Hotel room prices in Dublin have risen by 7.8%, according to business advisory firm Deloitte.
Figures published yesterday by the firm show that the average rate of a room this year was €86.91 compared to €81.32 in 2011.
The actual figure earned by each room, or revenue per available room, was €60.94, up 10% on 2011.
More rooms in Dublin hotels are being occupied this year, up 2.1% on the same period last year, at 70%.
Kevin Sheehan, partner in charge of travel, hospitality and leisure services at Deloitte said while the increases are not as significant as in 2011, it is still a positive upward trend.
He said hotels need to keep prices competitive, to maintain Dublin’s image as a “good value destination”.
“In order to deliver long term growth, the focus needs to be on increasing occupancy levels as a means of driving profitability, while maintaining competitiveness on rates,” said Mr Sheehan.
“Dublin needs to compete not just with other tourist destinations within Ireland, but also against other capital cities of western Europe to boost occupancy rates.”
President of the Irish Hotels Federation Michael Vaughan said that the profile of hotels mentioned in the survey were mainly inner- city and geared towards business tourism.
“I would say that the results are down to the growth of business tourism,” said Mr Vaughan. “It has to be said that outside Dublin and Cork, which would mirror Dublin’s results, hotels in the rest of the country are fairly static in terms of occupancy.”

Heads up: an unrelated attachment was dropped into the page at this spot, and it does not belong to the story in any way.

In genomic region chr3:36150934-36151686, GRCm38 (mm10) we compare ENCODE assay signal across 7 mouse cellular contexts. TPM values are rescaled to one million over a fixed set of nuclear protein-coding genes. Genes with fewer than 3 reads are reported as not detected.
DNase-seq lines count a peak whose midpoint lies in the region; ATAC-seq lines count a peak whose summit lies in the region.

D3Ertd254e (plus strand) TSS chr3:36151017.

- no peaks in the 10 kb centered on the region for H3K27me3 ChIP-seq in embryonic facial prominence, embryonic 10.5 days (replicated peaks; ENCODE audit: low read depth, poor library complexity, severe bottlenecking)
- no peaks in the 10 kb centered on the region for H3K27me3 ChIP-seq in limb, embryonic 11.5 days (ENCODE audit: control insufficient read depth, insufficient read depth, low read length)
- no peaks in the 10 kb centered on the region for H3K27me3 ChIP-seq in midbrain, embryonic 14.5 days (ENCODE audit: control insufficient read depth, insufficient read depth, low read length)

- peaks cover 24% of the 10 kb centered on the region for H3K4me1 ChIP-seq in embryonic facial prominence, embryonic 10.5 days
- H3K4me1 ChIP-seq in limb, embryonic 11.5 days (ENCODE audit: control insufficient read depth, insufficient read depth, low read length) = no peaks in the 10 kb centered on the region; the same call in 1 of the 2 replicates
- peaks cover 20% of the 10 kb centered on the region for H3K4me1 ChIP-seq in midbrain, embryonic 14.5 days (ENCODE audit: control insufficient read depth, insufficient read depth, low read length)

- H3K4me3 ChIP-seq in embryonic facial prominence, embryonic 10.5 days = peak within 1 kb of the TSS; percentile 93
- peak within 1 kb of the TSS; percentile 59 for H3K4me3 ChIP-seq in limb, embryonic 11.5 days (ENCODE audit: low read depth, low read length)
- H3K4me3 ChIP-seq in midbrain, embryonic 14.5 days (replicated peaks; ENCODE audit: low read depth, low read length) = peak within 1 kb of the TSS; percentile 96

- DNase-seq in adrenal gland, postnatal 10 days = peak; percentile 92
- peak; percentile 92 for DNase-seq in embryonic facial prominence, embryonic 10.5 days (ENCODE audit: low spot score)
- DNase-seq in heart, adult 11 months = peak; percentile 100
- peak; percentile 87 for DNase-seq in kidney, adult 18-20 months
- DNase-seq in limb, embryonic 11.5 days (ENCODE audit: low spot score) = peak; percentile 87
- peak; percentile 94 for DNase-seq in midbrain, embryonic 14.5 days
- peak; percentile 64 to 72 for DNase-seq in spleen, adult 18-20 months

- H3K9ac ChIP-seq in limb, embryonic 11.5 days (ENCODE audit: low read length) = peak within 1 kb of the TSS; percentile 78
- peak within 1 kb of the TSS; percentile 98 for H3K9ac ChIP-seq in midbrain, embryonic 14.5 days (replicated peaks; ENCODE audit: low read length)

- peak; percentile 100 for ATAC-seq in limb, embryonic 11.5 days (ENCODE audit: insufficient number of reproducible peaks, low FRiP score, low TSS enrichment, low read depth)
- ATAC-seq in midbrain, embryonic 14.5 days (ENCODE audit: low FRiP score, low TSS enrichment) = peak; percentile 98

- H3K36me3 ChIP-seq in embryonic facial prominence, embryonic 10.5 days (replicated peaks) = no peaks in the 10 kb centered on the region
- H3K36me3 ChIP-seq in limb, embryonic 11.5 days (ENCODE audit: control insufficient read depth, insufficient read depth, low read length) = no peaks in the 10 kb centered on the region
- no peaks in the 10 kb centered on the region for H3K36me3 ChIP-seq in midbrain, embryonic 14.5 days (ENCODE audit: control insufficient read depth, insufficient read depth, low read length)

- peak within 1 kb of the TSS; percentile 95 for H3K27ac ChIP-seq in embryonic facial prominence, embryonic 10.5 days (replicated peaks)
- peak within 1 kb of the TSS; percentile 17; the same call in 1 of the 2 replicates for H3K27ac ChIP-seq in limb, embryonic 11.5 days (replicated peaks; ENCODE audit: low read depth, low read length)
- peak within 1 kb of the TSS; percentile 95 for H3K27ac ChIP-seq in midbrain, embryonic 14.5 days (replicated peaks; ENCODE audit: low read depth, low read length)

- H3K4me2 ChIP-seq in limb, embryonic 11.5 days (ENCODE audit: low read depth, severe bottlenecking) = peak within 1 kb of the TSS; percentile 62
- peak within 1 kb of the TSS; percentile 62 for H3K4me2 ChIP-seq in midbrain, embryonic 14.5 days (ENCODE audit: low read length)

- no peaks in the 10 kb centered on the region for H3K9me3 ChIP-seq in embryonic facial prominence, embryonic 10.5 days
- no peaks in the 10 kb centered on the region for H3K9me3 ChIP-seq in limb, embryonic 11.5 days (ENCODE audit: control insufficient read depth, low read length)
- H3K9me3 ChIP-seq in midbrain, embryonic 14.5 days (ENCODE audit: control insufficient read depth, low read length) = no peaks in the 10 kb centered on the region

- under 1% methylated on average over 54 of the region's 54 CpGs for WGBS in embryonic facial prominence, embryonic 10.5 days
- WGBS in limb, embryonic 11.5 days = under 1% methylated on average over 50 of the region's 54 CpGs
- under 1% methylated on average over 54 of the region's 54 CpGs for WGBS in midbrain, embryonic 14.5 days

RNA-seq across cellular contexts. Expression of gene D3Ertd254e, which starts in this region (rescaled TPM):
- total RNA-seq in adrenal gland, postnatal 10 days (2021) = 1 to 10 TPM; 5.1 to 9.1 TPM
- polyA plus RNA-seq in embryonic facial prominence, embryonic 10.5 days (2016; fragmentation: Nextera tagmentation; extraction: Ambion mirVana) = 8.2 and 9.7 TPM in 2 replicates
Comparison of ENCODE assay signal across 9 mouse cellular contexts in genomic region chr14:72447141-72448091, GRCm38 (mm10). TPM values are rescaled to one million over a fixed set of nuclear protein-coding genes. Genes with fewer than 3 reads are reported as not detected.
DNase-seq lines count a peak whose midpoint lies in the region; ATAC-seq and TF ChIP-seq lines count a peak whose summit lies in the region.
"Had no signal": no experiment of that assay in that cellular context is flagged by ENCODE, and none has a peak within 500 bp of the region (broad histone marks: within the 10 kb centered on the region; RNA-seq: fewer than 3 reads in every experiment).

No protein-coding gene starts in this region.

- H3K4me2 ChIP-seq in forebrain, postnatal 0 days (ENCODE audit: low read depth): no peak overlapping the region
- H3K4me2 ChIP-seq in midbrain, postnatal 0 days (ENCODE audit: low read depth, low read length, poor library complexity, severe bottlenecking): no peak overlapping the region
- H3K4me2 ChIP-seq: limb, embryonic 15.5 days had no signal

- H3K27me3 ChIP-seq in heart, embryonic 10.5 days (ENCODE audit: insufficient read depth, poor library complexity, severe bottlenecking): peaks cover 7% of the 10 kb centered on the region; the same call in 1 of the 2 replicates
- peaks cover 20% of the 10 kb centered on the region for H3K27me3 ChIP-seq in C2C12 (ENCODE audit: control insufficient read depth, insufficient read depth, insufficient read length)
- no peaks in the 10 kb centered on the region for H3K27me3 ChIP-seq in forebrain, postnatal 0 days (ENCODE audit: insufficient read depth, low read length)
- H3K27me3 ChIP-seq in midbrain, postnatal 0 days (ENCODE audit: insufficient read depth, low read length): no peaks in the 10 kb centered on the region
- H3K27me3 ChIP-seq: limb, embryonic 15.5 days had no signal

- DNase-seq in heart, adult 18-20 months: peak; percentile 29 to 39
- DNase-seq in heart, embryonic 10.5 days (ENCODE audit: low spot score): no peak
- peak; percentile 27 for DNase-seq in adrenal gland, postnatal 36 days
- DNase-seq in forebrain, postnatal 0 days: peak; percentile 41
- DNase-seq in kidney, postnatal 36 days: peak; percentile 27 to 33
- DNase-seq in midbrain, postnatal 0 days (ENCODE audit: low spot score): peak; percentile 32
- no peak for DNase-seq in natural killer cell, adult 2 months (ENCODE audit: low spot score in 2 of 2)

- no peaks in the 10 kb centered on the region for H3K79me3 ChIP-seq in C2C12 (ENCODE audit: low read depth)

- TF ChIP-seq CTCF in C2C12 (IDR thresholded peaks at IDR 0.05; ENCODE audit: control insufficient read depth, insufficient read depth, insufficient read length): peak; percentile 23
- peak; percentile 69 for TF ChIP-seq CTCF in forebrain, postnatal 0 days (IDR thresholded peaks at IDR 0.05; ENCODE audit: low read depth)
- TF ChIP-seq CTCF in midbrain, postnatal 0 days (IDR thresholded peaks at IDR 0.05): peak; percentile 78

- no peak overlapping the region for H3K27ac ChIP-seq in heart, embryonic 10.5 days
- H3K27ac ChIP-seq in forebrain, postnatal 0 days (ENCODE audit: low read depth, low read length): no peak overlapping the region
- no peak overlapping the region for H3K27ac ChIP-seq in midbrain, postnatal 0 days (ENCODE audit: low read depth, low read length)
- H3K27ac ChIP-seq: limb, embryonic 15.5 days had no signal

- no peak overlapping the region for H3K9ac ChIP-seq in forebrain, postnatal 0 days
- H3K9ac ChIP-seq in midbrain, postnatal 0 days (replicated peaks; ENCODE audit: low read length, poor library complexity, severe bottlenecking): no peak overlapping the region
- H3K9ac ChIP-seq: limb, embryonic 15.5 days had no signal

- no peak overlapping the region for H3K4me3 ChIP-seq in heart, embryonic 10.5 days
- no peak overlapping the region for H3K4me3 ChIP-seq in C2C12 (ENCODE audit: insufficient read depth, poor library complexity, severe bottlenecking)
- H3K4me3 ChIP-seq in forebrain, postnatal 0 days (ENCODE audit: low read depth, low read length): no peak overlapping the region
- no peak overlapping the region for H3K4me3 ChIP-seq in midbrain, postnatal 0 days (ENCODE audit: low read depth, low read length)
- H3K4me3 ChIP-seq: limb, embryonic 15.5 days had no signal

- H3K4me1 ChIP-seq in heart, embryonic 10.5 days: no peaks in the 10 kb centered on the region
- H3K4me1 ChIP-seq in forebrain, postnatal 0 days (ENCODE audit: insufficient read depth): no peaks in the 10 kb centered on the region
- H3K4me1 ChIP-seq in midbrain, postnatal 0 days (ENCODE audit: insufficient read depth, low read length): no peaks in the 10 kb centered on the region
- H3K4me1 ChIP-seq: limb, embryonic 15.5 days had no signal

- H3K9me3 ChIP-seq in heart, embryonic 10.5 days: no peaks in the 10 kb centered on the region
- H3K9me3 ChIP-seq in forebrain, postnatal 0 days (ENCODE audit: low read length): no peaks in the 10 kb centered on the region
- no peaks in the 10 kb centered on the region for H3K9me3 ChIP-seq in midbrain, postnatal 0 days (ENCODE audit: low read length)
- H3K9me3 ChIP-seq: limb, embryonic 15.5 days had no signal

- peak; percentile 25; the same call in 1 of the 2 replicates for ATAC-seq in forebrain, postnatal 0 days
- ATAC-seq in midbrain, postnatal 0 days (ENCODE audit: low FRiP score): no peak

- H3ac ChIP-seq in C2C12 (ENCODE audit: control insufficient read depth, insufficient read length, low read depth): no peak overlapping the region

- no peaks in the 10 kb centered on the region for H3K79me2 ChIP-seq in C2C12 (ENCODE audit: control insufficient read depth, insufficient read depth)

Mr Vaughan, who is also a hotelier, warned hotel room prices will have to rise. “Dublin is seen as a competitive European city and prices will have to go up, although we do not expect prices to increase in the rest of the country,” he said.
“Smaller traditional hotels like mine in Lahinch, Co Clare, have seen a poor summer so far.”
Head of Fáilte Ireland’s Visit Dublin section, Keith McCormack, said increased hotel room prices would not deter tourists.
“We do not have any official CSO figures yet but anecdotally we have heard that Dublin has done particularly well this year, with events such as the Eucharistic Congress,” said Mr McCormack.
“Hotel prices have fallen in Dublin in recent years and this [price rise] would not deter tourists.”
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